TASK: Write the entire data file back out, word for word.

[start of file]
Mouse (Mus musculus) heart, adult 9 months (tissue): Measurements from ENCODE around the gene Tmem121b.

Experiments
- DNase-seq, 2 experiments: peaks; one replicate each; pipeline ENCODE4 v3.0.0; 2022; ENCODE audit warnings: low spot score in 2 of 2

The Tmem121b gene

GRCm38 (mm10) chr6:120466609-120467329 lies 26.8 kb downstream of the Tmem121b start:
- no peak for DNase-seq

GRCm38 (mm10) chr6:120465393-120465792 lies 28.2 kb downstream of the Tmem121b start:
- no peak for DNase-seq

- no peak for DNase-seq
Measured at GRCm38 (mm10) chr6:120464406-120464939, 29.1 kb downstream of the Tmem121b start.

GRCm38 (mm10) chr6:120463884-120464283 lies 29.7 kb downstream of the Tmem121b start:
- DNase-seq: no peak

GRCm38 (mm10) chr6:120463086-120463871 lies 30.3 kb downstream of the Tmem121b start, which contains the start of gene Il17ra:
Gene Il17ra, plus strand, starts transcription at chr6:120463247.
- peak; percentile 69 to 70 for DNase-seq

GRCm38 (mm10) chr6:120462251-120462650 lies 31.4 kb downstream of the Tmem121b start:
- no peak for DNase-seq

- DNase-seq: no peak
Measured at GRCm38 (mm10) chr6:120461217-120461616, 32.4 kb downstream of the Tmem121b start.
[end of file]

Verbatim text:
Mouse (Mus musculus) heart, adult 9 months (tissue): Measurements from ENCODE around the gene Tmem121b.

Experiments
- DNase-seq, 2 experiments: peaks; one replicate each; pipeline ENCODE4 v3.0.0; 2022; ENCODE audit warnings: low spot score in 2 of 2

The Tmem121b gene

GRCm38 (mm10) chr6:120466609-120467329 lies 26.8 kb downstream of the Tmem121b start:
- no peak for DNase-seq

GRCm38 (mm10) chr6:120465393-120465792 lies 28.2 kb downstream of the Tmem121b start:
- no peak for DNase-seq

- no peak for DNase-seq
Measured at GRCm38 (mm10) chr6:120464406-120464939, 29.1 kb downstream of the Tmem121b start.

GRCm38 (mm10) chr6:120463884-120464283 lies 29.7 kb downstream of the Tmem121b start:
- DNase-seq: no peak

GRCm38 (mm10) chr6:120463086-120463871 lies 30.3 kb downstream of the Tmem121b start, which contains the start of gene Il17ra:
Gene Il17ra, plus strand, starts transcription at chr6:120463247.
- peak; percentile 69 to 70 for DNase-seq

GRCm38 (mm10) chr6:120462251-120462650 lies 31.4 kb downstream of the Tmem121b start:
- no peak for DNase-seq

- DNase-seq: no peak
Measured at GRCm38 (mm10) chr6:120461217-120461616, 32.4 kb downstream of the Tmem121b start.